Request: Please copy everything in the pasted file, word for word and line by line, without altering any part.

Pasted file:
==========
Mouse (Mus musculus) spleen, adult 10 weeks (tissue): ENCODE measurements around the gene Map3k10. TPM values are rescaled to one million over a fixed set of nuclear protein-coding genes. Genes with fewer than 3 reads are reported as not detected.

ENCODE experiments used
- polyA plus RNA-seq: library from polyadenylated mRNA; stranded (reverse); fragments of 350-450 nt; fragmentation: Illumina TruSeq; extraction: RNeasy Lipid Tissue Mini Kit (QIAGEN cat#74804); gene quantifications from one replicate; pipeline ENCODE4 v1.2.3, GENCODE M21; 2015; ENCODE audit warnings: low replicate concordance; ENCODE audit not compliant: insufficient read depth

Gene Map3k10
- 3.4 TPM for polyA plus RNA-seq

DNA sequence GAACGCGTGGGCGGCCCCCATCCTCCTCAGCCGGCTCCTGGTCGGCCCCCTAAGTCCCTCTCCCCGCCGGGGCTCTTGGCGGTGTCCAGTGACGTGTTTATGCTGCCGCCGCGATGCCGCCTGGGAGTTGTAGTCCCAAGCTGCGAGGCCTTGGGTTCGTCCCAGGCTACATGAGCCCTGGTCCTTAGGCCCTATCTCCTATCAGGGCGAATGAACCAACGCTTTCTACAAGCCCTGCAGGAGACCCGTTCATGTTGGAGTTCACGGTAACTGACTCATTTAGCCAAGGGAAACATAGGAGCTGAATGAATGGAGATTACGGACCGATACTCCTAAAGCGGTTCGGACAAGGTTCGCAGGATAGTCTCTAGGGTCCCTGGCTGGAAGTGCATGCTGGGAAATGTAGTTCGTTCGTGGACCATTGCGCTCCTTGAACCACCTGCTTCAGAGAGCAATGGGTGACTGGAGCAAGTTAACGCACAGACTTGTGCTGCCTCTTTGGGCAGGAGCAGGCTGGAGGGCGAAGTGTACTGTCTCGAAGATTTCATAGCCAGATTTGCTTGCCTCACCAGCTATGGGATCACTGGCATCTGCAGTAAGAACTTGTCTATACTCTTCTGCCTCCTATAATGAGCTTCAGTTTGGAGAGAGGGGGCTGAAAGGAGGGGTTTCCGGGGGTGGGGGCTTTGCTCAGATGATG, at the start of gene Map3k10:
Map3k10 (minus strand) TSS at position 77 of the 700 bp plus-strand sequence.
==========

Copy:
Mouse (Mus musculus) spleen, adult 10 weeks (tissue): ENCODE measurements around the gene Map3k10. TPM values are rescaled to one million over a fixed set of nuclear protein-coding genes. Genes with fewer than 3 reads are reported as not detected.

ENCODE experiments used
- polyA plus RNA-seq: library from polyadenylated mRNA; stranded (reverse); fragments of 350-450 nt; fragmentation: Illumina TruSeq; extraction: RNeasy Lipid Tissue Mini Kit (QIAGEN cat#74804); gene quantifications from one replicate; pipeline ENCODE4 v1.2.3, GENCODE M21; 2015; ENCODE audit warnings: low replicate concordance; ENCODE audit not compliant: insufficient read depth

Gene Map3k10
- 3.4 TPM for polyA plus RNA-seq

DNA sequence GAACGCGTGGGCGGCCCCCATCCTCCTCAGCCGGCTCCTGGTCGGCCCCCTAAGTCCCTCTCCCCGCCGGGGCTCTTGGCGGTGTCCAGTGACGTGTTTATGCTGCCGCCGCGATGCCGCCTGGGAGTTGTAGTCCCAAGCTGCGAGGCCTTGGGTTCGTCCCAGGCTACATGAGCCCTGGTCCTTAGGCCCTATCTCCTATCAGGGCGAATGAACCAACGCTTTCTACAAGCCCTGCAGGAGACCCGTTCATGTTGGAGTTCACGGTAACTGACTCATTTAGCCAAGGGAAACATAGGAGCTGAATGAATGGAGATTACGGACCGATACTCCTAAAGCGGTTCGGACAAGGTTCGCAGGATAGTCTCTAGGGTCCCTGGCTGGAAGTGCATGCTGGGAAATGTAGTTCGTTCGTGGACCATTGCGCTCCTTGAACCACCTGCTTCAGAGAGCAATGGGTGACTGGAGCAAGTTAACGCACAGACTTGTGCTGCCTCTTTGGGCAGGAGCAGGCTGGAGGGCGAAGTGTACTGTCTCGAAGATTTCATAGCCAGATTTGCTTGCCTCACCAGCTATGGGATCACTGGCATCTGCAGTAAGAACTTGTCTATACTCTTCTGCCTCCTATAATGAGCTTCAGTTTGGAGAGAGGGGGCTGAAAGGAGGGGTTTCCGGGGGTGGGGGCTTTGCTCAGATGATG, at the start of gene Map3k10:
Map3k10 (minus strand) TSS at position 77 of the 700 bp plus-strand sequence.